The wave of redundancies sweeping Britain's stricken high streets gathered pace yesterday as 1,600 staff were laid off at the shoe shop chain Barratts and the toy retailer Hawkin's Bazaar collapsed, with the potential loss of 380 jobs.
Administrators were called into Barratts Priceless before Christmas amid a sales slump that has hit many big chains. Attempts to find a buyer for its concessions, mainly in Dorothy Perkins and Outfit stores, have failed, and they will be closed. The administrator, Deloitte, is still trying to find buyers for the 149 standalone shops still trading.
Fears for 380 workers at Hawkin's Bazaar and the mail order group Letterbox rose as the administrator Zolfo Cooper was called into their parent company, Tobar. Hawkin's has 65 permanent stores and 55 temporary Christmas shops. The "pop-up" stores, which employ a further 400 casual workers, will be closed in coming days as planned. Zolfo Cooper said: "The directors worked very hard to turn the business around but concluded that administration is the best route forward."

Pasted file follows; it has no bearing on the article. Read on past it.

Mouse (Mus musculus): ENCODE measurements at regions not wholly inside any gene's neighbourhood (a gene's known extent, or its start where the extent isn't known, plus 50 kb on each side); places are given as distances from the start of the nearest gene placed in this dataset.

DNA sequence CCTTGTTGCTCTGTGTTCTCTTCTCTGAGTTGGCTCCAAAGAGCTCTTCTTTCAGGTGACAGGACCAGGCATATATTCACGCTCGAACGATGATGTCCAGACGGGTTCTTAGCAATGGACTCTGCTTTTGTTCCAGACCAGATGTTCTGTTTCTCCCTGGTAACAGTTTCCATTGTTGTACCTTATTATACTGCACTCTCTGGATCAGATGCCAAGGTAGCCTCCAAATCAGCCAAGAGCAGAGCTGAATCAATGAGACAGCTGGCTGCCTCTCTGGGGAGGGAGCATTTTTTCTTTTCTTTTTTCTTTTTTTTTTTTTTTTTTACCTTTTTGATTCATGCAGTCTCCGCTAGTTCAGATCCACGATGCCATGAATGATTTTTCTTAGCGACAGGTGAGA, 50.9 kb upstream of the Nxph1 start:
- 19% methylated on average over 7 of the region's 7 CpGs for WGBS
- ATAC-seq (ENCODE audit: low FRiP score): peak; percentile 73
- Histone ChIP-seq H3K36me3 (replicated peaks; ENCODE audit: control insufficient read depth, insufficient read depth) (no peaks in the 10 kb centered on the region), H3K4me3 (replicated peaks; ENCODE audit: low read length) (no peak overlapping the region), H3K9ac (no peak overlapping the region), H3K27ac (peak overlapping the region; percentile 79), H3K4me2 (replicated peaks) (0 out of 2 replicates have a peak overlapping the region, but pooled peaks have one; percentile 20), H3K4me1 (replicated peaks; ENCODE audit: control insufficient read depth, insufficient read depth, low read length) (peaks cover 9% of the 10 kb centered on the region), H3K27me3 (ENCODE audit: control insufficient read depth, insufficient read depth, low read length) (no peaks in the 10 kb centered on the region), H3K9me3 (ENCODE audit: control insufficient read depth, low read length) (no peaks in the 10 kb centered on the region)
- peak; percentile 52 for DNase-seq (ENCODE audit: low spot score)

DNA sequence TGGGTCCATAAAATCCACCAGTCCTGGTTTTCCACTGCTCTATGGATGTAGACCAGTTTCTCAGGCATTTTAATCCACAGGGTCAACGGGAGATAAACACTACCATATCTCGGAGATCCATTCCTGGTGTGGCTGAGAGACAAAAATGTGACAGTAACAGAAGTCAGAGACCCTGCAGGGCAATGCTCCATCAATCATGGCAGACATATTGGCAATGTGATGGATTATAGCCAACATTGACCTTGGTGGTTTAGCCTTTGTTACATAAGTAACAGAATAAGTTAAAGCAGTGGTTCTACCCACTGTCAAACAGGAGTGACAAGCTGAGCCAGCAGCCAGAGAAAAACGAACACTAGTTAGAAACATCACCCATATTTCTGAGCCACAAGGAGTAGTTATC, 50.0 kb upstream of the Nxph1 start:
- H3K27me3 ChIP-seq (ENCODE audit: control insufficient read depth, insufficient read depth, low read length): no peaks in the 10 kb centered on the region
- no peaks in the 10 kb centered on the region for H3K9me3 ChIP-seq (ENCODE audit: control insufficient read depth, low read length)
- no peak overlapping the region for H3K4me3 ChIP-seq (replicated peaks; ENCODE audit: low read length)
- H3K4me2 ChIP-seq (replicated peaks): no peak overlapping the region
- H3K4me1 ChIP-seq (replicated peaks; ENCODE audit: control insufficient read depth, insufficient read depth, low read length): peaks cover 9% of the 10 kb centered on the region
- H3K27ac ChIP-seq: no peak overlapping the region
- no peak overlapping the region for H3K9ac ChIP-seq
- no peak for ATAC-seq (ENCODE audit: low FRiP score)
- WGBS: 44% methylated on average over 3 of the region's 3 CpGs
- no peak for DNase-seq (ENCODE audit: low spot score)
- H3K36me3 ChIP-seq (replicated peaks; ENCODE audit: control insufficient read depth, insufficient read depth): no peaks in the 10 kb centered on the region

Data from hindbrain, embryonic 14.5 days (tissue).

Hawkin's Bazaar was set up in 1973 but suffered what Zolfo described as "exceptionally challenging trading conditions". It takes its place in the growing line of recent retail failures including D2 jeans, which called in administrators this week. The lingerie firm La Senza and gift shop chain Past Times are expected to follow.
Administration does not necessarily result in a chain disappearing. The process is often used as a quick, cheap way to close stores, lay off staff and cut debts to allow a business to continue trading from a smaller base.
Blacks Leisure, owner of Milletts outdoor goods, is among the biggest recent casualties, but could be saved in the new year after four bidders expressed an interest in buying parts of the business.
While shareholders will be wiped out in any sale, many of the 3,500 employees could keep their jobs.
The discount fashion chain Peacocks is trying to renegotiate a £240m debt lent by banks including Lloyds.Reuse content